The Seattle Office for Civil Rights has filed director’s charges of illegal discrimination against 13 property owners after on-site fair housing testing show evidence of housing discrimination.
Twelve of the property owners have agreed to settle the charges, which the City of Seattle filed with the WA State Human Rights Commission.
Property managers have agreed to reimburse Seattle for the costs of testing, require their employees to attend fair housing training, provide funding for a fair housing campaign and post fair housing notices in their properties to inform residents of their rights.
“Unfortunately, housing discrimination is not a thing of the past, but a reality for too many people in Seattle,” said Seattle Mayor Ed Murray. “These test results tell us that we still have work to do to share information with landlords on their responsibilities and with tenants, so they understand their rights.
In addition to resulting in 13 charges, the testing conducted revealed that prospective renters experienced different treatment from landlords or half the time across all four tested categories: race, national origin, sexual orientation and gender identity.
The Seattle Office for Civil Rights (SOCR) conducted a total of 124 tests focusing on four different groups protected under fair housing laws. Test findings revealed:
- Race (42 tests) – 64% showed evidence of different treatment
- National Origin (43 tests) – 67% showed evidence of different treatment
- Sexual Orientation (30 tests) – 63% showed evidence of different treatment
- Gender Identity (9 tests) – 67% showed evidence of different treatment
Testers posed as prospective renters so the different treatment they experienced depended on the information they received from landlords and the questions they were asked. For example, African American and Latino testers were told about criminal background and credit history checks more frequently than the white testers. They were also asked more often about their spouses’ employment history (particularly with Latino testers). They were shown and told about fewer amenities, provided fewer applications and brochures and were shown fewer vacant units. In some cases, the prices quoted were higher for the same unit.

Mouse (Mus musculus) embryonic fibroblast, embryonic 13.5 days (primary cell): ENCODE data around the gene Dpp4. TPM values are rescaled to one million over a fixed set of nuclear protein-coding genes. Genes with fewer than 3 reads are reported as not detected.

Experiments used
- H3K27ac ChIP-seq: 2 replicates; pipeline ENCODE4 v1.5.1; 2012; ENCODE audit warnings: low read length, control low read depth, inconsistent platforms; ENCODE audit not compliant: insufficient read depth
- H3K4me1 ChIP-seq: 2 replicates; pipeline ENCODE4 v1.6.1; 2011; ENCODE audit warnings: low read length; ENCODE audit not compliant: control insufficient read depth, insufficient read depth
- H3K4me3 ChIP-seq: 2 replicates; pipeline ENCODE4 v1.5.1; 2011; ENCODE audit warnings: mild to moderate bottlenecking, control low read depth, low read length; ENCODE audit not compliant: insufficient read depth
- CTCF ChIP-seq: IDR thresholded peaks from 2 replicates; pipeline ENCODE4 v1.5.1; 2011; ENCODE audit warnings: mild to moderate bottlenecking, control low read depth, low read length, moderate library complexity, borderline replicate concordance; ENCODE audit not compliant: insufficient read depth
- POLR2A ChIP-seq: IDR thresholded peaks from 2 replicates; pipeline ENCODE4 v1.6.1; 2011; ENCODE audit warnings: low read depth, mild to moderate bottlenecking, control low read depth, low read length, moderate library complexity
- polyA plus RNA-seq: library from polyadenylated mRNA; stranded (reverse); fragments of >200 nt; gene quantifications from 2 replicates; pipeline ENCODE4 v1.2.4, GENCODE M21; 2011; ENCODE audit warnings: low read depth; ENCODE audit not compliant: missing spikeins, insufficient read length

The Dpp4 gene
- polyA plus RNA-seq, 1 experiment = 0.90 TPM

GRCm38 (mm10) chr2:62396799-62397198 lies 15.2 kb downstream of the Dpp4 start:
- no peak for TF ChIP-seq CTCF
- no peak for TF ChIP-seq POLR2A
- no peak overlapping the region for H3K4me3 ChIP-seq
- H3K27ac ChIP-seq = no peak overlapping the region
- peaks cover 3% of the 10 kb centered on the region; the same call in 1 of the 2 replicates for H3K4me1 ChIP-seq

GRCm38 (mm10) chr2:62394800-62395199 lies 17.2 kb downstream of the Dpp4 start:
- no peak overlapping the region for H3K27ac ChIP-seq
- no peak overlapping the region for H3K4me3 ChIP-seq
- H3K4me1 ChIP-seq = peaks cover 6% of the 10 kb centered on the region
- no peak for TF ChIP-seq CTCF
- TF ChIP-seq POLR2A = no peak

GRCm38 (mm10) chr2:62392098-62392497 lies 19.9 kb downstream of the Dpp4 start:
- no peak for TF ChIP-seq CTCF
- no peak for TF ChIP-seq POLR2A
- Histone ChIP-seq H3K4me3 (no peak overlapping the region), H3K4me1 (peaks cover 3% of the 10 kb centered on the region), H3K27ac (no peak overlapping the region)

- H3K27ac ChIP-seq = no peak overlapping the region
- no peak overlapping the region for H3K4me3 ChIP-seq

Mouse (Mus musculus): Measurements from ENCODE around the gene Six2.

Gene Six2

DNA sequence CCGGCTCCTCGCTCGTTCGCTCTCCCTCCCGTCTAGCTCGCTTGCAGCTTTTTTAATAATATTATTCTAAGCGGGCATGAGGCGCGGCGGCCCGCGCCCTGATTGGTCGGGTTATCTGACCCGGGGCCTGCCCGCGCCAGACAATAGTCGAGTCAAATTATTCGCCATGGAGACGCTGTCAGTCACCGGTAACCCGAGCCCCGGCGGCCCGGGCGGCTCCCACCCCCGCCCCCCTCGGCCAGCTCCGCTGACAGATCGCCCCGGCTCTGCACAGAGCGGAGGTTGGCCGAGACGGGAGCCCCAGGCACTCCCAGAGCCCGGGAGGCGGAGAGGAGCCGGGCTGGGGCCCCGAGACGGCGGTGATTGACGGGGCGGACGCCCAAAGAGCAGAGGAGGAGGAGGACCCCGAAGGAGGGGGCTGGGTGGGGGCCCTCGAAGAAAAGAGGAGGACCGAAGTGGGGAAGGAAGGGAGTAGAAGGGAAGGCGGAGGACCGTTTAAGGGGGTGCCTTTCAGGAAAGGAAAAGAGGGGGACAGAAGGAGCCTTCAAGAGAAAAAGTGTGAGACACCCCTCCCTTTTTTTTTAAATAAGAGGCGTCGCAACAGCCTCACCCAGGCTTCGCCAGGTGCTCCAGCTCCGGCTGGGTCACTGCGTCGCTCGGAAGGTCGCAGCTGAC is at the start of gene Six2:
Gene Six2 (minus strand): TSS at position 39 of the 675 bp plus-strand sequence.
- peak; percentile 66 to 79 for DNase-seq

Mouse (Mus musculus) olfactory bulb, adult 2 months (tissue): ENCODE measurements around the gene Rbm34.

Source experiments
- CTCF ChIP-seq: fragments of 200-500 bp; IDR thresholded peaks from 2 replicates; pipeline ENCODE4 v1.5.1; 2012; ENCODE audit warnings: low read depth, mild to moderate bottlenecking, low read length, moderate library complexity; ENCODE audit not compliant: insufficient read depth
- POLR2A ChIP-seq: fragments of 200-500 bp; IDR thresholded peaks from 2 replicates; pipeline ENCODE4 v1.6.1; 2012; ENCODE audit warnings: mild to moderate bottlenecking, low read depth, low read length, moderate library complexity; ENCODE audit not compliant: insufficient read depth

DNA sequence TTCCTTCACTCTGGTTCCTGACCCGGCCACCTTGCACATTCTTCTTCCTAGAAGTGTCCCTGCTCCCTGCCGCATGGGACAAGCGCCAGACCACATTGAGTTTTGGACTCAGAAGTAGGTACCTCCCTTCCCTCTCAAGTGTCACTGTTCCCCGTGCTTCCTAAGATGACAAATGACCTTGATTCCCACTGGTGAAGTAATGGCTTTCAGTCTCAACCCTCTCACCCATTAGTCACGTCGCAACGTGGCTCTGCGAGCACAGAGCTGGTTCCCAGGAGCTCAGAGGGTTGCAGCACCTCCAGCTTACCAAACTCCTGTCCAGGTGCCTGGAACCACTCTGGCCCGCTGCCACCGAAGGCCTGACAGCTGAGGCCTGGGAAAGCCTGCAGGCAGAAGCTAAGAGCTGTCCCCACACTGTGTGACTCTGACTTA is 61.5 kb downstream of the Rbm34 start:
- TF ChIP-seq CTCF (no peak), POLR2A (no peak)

Testers for sexual orientation and gender identity were shown fewer amenities, provided fewer applications and brochures and were shown fewer vacant units. In some cases, the prices quoted were higher for the same unit.
“We have filed charges in 13 cases where the differences in treatment were undeniable,” said Patricia Lally, Director of the Seattle Office for Civil Rights. “These test results are not isolated incidents – they demonstrate patterns of behavior that have profound impacts on people’s lives.
SOCR sent letters to all tested property owners informing them of their individual test results. SOCR has offered to meet with managers whose test results showed some evidence of discrimination to evaluate their rental process and to provide fair housing resources to help them to improve their policies and procedures.
How Fair Housing Testing Works
In most cases, the Fair Housing Center used paired testers prosing as prospective renters to measure differences in the services they received from leasing agents, as well as information about vacancies, rental rates and other conditions.
The matched pairs of testers had similar rental profiles in every aspect except for their race or disability. Test sites were selected at random from geographic areas of the city and were conducted between January and June of last year. The City budget includes $50,000 to conduct testing on an annual basis.
Reprinted with permission of UPDATE, the official publication of the Rental Housing Association of Washington.